The tax revenue in Ghana is low: less than 13% of GDP compared with the sub-Saharan Africa average of 16.4%. Indeed, the problem with the fiscal deficit has everything to do with low domestic revenue mobilisation. Government expenditure as a share of GDP has been relatively stable, at least over the last decade – declining from 23.8% in 2016 to 19.4% in 2019 before rising to 25.1% in 2020 (largely due to COVID-19-related expenditures and election-year syndrome). Thus, ideally, we should support any commitment to widen the tax net to raise more revenue, reduce the deficit and debt accumulation, and for the provision of public services and infrastructure in the country.

However, the proposed E-levy is not the way to go. It is simply not an efficient tax. The proposed E-levy can impede the functioning of both the Ghanaian financial system and the real economy. For a most efficient tax handle, taxpayers’ choices are unaffected by tax policy. The E-levy will affect the medium to use in the payment of transaction or transfer: cash, cheque and electronic mediums of payment or transfer. This will create inefficiency in the economy, since an inefficient payment medium will be used because of the E-levy. Payments and transfers will move from electronic or digital platforms into cash or cheque to avoid the E-Levy. Thus, the use of physical cash will rise and distort prices in the economy.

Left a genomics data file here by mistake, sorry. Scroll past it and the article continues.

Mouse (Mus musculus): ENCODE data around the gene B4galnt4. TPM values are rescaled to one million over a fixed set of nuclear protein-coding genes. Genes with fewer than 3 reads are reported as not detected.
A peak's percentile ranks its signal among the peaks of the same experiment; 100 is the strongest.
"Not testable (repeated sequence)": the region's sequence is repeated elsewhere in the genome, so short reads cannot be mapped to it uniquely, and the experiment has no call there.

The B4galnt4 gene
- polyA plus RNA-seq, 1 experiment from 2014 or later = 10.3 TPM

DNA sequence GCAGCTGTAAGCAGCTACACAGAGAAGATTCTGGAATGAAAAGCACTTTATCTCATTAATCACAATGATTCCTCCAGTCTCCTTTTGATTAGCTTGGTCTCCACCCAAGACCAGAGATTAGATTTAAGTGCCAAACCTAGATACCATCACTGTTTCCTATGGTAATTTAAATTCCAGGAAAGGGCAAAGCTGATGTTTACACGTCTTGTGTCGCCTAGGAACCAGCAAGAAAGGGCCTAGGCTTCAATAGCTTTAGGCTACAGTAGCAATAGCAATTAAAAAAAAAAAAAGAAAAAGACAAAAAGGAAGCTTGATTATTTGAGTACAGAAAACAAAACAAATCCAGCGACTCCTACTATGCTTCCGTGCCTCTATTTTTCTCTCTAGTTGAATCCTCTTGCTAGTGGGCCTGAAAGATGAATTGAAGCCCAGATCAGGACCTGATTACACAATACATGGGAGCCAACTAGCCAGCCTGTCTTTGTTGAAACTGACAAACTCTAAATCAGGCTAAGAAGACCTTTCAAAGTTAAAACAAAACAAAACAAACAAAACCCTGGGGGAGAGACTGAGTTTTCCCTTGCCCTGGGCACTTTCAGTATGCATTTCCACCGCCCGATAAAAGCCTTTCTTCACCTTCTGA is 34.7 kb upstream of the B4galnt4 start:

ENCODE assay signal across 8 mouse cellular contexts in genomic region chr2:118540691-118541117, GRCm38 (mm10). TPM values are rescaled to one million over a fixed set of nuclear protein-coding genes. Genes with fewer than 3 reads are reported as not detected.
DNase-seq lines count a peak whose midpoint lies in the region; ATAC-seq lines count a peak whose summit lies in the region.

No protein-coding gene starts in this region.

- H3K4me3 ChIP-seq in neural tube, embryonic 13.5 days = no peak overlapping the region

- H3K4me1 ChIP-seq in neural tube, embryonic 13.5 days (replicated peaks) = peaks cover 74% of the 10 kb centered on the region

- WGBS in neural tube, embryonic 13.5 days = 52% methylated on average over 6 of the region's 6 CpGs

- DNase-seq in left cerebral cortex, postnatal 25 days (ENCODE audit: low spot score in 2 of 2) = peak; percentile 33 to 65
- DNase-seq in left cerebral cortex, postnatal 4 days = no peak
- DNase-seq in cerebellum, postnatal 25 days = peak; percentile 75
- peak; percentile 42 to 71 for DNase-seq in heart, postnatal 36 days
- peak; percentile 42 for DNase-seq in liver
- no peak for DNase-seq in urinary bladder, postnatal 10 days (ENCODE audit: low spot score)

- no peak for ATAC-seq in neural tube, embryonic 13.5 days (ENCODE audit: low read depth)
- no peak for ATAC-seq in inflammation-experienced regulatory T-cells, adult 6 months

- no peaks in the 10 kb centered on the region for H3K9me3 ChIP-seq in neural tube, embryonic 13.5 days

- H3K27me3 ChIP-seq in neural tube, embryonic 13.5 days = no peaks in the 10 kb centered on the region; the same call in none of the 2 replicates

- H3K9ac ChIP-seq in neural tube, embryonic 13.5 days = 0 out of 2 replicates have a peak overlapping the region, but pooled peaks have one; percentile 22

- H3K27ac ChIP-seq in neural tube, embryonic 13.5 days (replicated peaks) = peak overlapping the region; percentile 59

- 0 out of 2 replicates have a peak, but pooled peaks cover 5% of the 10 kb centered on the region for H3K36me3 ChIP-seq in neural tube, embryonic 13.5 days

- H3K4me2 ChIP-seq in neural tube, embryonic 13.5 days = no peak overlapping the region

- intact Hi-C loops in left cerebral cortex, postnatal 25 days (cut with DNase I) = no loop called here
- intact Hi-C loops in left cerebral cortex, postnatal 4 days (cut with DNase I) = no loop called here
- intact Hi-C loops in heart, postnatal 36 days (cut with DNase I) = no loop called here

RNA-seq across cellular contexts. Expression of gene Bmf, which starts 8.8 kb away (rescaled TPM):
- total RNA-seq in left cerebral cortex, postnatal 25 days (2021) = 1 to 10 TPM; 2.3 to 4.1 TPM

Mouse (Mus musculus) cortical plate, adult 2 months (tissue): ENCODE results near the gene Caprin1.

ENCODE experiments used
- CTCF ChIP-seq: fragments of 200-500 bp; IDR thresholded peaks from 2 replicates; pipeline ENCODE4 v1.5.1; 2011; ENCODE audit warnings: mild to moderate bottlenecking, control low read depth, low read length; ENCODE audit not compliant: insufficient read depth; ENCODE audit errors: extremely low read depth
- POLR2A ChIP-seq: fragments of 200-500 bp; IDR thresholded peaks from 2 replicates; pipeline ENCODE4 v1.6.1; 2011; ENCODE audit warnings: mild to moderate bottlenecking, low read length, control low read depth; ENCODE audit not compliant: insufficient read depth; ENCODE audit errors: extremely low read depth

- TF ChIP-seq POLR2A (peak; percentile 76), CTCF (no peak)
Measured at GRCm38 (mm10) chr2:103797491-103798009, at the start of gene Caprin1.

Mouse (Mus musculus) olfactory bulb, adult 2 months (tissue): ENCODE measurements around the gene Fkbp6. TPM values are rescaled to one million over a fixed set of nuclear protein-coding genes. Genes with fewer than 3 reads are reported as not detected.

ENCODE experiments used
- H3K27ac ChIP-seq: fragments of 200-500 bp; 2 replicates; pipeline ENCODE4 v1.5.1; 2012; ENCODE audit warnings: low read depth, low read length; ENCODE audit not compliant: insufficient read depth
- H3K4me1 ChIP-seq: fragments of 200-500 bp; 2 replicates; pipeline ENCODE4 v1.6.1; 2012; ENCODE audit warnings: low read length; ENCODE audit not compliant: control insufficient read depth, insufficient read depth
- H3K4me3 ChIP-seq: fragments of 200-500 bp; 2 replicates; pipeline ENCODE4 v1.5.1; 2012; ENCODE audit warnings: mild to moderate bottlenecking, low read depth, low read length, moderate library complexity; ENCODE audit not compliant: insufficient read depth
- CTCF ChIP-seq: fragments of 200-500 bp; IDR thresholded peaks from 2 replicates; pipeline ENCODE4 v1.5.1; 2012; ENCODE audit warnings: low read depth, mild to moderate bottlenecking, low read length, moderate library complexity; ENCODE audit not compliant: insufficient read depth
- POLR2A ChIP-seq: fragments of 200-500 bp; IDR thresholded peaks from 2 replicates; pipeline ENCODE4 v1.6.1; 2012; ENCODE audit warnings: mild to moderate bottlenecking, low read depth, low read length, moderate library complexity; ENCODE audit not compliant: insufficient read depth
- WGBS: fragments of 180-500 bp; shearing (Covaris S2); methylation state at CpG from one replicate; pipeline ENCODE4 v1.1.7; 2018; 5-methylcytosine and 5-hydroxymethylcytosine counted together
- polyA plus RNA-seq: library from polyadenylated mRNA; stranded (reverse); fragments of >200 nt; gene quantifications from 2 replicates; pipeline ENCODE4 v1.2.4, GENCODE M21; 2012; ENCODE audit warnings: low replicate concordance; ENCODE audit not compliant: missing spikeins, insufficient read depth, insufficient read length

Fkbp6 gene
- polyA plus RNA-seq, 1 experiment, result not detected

There are also distributional and revenue generation implications from the proposed E-Levy. Due to its cascading effect, the incidence of FTTs, such as the proposed E-Levy, can be complex and capricious. Though they are sometimes portrayed as progressive, the burden of the tax may end up falling on the poor who have limited financial payment options and those who mostly depend on inward remittances. We know that there are differences in the elasticities of demand for electronic payments among different MoMo users.

Transfers or gifts, which are usually urgent or needed by the recipients, have low elasticity since there are limited substitutes given the time-limit for the recipient to get the transferred money. Thus, the incidence will be high for those groups who provide urgent help or are living far from the people they take care of. These are transfers to people who may be in critical need or living in places far from the person making the transfer.

The people who transfer or make high payments (say GH₵1,000) may switch to using bank transfers, issue a cheque or make direct deposits instead of using mobile money and paying GH₵17.50. Thus, a transfer of GH₵1,000 to pay for goods and services – even a remittance to a relative – will attract a tax of GH₵17.50; but if the same payment/remittance is effected through direct deposit or bank transfer into the person’s bank account no tax obligation will arise. Essentially, there are available options for big senders to use for payments and transfers. They can easily avoid this tax. Thus, the burden of the E-levy will disproportionately fall on persons who may not be able to transfer substantial resources at a time.

The opportunity to avoid using MoMo for transaction settlements will also affect the projected revenues contained in the 2022 Budget Statement. Though FTTs appear to offer an easy fiscal handle, their revenues have a tendency to erode over time, as taxpayers learn to avoid them by using cash payments and other payment methods.